It came skulking to the window late one night, a creature unlike any that I have seen. It was too large to be a dog, too hairy to be a wolf, and yet it crouched in a most human manner. It dragged its black claws down the length of the window, sending a shiver down my spine. We stared at each other for several moments while the wind outside beat against the walls of the house.It stood on its hind legs and with a howl that no creature ought to be able to make, it pushed that window down as though it was tissue paper. I stood up then, stumbling over my chair in my haste and wishing my cell phone was charged. I rushed to the hall, slammed the door behind me, and pressed an ear to the door.Silence. Was I mad? Had I imagined the creature that had smashed its way into my study? Minutes passed before I built up the courage to open that door, wincing as it creaked on its hinges; I hadn’t opened it an inch before the beast’s claws came through. It tore down the door with its eyes boring into mine. They were human eyes, familiar eyes.

“My God…” I grunted as the beast pushed me up against the wall. “Anna, is that you?”

It grimaced at me with pointed teeth, perhaps its own cruel smile. It glanced at my ring finger, barren of the wedding ring now that we were divorced, then snarled with renewed hatred.

“Honey…” I whispered. “Baby, please?”

Of all my ex-wives, Anna was the last I would have expected to kill me. I tried to laugh as she sank her fangs into my throat, but she wouldn’t even allow that luxury.

Prompt: Similar to A

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Originally posted on Typetrigger. Fiction in 300 words or less. Please pardon typos or grammatical errors. See sidebar for copyright information.

Drabble: Captain, My Captain

Prompt: Discontent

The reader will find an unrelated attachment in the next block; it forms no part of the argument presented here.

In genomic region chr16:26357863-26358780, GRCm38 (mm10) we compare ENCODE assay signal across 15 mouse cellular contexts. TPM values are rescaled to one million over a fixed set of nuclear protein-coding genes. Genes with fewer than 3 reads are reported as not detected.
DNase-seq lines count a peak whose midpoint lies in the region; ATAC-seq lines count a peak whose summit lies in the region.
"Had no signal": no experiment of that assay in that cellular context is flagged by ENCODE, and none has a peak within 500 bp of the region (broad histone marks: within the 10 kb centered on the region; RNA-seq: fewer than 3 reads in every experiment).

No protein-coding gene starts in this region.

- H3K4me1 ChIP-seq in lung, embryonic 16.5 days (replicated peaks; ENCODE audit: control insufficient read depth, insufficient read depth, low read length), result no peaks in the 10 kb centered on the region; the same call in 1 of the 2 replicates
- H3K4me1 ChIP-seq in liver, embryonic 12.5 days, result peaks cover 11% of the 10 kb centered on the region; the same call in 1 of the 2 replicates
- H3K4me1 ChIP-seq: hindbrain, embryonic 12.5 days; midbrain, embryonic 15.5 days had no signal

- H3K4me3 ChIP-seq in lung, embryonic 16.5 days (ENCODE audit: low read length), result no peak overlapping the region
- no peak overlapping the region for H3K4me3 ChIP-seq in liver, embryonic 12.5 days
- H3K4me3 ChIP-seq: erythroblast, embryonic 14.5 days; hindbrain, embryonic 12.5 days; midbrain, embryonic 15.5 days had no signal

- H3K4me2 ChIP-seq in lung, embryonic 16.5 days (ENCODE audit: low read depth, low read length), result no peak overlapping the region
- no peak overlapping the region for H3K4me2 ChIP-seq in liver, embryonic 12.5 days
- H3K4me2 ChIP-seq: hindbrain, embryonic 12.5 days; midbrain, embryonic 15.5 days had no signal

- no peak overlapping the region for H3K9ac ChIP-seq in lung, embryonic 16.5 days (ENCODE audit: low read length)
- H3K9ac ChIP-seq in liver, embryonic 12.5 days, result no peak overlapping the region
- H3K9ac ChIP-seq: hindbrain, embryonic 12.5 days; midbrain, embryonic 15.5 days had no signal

Foam sprays up the belly of the ship as angry clouds move inward. This voyage was full of bad omens; Joe nearly fell from the crow’s nest, a barrel of grain was full of maggots, and then there’s the Captain to consider. With her fiery hair and great red coat, she could outmatch anyone on the ship with her blade.

She thinks we’ll find the Darkness Dweller within those clouds, that shadow creature that lurks into our homes and saps our kinsmen dry. She says it’s responsible for the storm that’s sent our way, for the tumultuous waves, and starless skies each night. I say she’s bit with madness; though we all know the best Captains are.

The rains come in heavy and within minutes I’m soaked through to my bones. My hands are raw as I double and triple check the knots on deck; the water in my eyes makes it hard to see.

“It’s here!” She calls out like a shrieking banshee. Her red hair is bright against the dark clouds above and she’s smiling. Madness indeed.

She’s barely said the words when I see the shadows slink their way across the deck, like the feelers of an octopus, but harder to see. I call out to Old Finny, but he can’t hear me over the heavy rain. Then the shadow touches his boot and shoots up his good leg. He grabs at his thigh with a shriek, but the shadow has him. Before it can reach his head, the Captain is upon him. She thrusts her blade through Finny’s boot, and somehow the shadow too. Blood pours out and Finny screams, but the shadow retreats.

“Get him below,” she says and I obey. She may be a mad banshee, but she’s also one hell of a Captain.

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Originally posted on Typetrigger. Fiction in 300 words or less. Please pardon typos or grammatical errors. See sidebar for copyright information.